Kenya - Upper Tana Catchment Natural Resource - October 2022
Stephen Matu and his wife are farmers in Rehema Village, Laikipia East, Laikipia County in Kenya. His farming journey started through his parents in the ’80s who were beneficiaries of the Shamba system. This was an afforestation program implemented by allowing farms to clear forest shrubs, prepare the land for farming, growing trees and plants together, and when the trees developed, they were to abandon the land, move to a different section and repeat the process. The effort failed because some of the beneficiaries invaded the forest land and used it for other unintended purposes which led to the halting of the program and the eviction of all beneficiaries in 1989 rendering them homeless. In 2009, the acting government re-settled the farmers, Stephen included, to Bahati, a semi-arid area with a very different soil type and landscape from their previous residence. The farmers used their knowledge of farming to try and cultivate the land. However, challenges arose because they were not accustomed to farming in such an area, leading to losses due to drought, water quality, unreliable farming techniques, and most importantly, the lack of skill development opportunities on best-fit practices for their new land. Consequently, most of them went to work as casual laborers in lands they were familiar with as most families did not have food or income to sustain themselves.
Fortunately, Stephen’s region was selected as one of the beneficiaries of the Water Fund. At first, a borehole was set up to provide water for domestic use and farming. Stephen was a beneficiary of training in farming techniques that suited the land in Bahati, and soon enough, they commenced utilizing their farmlands. Soon enough, he realized that borehole water was mineral-rich and not very efficient for farming. Again, Water Fund stepped in and facilitated him setting up a water pan on his farm and two dams for the community. The water pans provided readily available fresh water for farming. Stephen also invested in fish rearing in the dams which then served as a separate source of income. Stephen and his wife now market their fish through Facebook and Whatsapp to potential buyers. The Water fund also facilitated training Stephen and his peers on the drip farming technique. During the rainy season, they pump the water collected in the water pans to the drip tank and then use it for drip irrigation farming during the dry season. The techniques have allowed Stephen to not only ensure food security for his family but also have some income from selling the extra produce. The income from the sales enabled Stephen to buy a cow that provides milk to sell and whose manure is resourceful in his farming. Stephen was also introduced to Rose Geranium farming, a less-resource-intensive plant that produces essential oil. It only requires organic manure and water to grow and flourish. He hopes that the growth of Geranium catches on and his area can rely on it as the main cash crop. Additionally, Stephen and his fellow farmers discovered the need for trees as windbreaks for their landscape since the strong wind in the area would damage roof and even sweep away the weak shelters. They had started a tree seedling nursery that only had 500 seedlings. With the installation of the water pans, they expanded the nursery to 20,000 seedlings which they sell to schools, organizations, and other farmers. The income Stephen receives has enabled him to purchase a motorbike to replace his bicycle. His commute time to and from suppliers has been significantly reduced and the capacity load per trip has increased. He is very thankful to IFAD for enabling him to be a proud husband and father who can provide for his family through his farming skills.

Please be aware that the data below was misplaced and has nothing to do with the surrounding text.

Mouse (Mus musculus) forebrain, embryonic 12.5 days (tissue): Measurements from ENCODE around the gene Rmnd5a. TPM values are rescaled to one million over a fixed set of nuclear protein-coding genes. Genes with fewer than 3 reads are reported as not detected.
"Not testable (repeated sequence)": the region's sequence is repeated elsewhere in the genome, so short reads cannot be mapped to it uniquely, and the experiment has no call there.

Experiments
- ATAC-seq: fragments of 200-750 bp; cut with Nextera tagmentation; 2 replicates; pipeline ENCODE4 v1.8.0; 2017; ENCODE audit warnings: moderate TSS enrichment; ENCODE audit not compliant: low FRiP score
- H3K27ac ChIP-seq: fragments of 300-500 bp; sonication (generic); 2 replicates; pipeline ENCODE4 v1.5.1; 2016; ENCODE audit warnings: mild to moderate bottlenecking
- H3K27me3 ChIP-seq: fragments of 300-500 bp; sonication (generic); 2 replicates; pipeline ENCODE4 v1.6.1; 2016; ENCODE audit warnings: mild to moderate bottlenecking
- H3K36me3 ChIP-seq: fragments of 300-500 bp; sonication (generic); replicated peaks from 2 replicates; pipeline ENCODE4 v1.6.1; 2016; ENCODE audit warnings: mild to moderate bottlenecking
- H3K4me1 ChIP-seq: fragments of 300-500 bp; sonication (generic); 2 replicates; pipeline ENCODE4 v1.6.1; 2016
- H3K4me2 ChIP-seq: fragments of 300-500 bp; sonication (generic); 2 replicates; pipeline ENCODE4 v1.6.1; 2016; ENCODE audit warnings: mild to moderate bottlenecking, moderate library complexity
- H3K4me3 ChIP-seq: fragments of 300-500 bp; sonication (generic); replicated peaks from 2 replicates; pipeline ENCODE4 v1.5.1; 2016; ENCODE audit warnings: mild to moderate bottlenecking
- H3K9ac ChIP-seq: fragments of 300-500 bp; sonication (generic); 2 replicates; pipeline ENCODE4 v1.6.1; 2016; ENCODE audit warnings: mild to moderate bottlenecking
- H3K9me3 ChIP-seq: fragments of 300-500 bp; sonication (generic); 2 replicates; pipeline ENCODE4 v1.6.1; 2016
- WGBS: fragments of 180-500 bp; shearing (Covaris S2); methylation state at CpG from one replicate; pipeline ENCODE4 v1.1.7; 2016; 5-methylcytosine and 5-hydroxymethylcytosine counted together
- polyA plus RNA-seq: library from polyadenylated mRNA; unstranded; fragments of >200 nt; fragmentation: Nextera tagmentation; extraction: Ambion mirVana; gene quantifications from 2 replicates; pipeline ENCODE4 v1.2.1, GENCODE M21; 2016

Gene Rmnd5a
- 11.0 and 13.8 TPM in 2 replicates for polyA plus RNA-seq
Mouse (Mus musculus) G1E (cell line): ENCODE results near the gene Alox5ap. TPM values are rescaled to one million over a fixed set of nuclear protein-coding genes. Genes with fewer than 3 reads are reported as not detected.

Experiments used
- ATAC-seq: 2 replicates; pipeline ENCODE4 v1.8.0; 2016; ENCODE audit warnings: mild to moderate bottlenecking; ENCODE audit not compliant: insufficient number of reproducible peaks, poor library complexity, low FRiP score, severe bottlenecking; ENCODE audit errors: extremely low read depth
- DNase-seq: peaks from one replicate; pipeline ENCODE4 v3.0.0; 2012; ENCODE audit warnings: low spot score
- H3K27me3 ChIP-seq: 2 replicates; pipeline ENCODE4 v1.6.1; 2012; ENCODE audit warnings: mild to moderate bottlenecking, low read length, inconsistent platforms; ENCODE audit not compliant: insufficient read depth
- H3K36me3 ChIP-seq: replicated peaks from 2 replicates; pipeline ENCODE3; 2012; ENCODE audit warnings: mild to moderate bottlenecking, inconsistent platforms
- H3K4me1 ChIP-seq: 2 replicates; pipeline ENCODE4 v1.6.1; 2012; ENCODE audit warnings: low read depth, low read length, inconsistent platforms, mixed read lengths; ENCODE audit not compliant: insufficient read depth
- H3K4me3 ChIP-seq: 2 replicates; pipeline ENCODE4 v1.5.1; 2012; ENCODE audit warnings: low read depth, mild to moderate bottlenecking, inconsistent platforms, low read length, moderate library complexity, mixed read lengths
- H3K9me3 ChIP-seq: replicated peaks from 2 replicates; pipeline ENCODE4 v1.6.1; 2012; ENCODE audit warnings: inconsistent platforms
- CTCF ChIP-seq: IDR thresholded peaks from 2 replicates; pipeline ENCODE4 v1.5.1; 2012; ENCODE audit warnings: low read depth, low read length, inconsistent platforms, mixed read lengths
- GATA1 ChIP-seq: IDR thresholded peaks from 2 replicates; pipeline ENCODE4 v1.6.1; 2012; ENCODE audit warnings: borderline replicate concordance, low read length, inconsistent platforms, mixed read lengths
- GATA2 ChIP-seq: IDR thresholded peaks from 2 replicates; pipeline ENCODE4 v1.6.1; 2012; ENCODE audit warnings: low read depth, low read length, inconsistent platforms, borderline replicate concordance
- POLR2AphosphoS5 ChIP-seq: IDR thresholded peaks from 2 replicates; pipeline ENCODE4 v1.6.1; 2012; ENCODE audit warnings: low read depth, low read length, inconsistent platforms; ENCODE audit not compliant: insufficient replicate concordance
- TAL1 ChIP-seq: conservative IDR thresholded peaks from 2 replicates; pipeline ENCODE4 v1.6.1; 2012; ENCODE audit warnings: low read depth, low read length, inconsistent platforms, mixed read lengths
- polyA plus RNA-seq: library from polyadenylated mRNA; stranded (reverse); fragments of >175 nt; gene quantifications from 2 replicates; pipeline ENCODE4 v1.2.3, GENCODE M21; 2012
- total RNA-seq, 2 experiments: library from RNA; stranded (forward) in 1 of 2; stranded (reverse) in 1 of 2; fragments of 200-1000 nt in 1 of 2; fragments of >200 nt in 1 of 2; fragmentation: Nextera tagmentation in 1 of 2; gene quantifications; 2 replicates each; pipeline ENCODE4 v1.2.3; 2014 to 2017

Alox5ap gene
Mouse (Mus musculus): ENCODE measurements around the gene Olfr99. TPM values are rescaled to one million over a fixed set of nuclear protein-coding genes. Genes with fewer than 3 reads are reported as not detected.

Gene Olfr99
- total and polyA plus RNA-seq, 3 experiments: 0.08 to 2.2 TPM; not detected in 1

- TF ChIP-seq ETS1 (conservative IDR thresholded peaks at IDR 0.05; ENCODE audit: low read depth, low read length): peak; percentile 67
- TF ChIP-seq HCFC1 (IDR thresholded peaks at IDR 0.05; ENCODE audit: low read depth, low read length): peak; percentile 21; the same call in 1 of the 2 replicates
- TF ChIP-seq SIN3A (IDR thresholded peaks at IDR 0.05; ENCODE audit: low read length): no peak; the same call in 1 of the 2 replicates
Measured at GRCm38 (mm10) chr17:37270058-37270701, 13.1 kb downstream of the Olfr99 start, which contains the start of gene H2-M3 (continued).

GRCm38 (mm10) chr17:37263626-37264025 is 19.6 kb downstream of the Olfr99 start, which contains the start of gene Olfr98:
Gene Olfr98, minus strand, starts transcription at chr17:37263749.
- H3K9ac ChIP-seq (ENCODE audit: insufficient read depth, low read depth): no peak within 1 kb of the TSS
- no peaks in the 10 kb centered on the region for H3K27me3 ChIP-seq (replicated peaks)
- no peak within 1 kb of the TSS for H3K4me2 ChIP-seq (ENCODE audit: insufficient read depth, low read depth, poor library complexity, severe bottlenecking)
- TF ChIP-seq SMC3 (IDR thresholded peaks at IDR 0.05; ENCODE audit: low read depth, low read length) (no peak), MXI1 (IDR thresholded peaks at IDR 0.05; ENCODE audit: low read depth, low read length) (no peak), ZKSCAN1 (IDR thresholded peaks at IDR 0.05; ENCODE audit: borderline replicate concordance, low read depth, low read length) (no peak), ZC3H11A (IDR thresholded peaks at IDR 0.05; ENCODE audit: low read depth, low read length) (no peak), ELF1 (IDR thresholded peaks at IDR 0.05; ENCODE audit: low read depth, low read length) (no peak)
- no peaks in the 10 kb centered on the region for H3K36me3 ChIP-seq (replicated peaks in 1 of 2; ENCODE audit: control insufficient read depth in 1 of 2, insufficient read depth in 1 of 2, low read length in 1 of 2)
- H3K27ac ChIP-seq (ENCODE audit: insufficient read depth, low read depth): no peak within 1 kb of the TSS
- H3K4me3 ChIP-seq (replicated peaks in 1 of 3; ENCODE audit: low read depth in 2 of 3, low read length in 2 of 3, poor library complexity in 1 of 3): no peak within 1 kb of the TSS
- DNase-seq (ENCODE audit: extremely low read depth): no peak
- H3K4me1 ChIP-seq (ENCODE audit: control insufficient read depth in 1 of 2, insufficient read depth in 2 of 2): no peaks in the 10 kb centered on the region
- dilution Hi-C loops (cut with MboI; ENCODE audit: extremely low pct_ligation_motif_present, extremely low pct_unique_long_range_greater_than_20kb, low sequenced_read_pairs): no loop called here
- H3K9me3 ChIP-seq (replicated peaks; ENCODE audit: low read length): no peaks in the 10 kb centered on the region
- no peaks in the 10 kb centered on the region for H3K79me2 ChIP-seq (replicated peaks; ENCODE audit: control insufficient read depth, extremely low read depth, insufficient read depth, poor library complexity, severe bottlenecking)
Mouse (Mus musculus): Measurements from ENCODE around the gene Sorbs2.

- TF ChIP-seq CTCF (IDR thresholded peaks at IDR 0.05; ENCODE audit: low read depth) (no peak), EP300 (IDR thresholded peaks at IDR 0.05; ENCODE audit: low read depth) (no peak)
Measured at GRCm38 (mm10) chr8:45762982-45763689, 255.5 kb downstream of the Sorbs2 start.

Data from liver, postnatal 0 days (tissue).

The goal of Upper Tana Catchment Natural Resource Management Project is to contribute to the reduction of rural poverty in the Upper Tana River catchment through increased sustainable food production and incomes for poor rural households, as well as sustainable management of natural resources. The project has three main components; Empowering communities to sustainably manage natural resources by building their capacity to develop resource management plans while also improving their livelihoods, Sustainably improving the incomes and living standards of the target group through interventions that are beneficial to the management of the natural resource base and Improving the sustainable management and use of water and other natural resources.
The target area for the project is the Upper Tana catchment, covering 6 of Kenya's 47 counties. Around 205,000 poor rural households – including smallholder crop and livestock farmers, agro-pastoralists, fishers and rural traders – are expected to benefit from the initiative, which features a special focus on women, young people and other vulnerable groups
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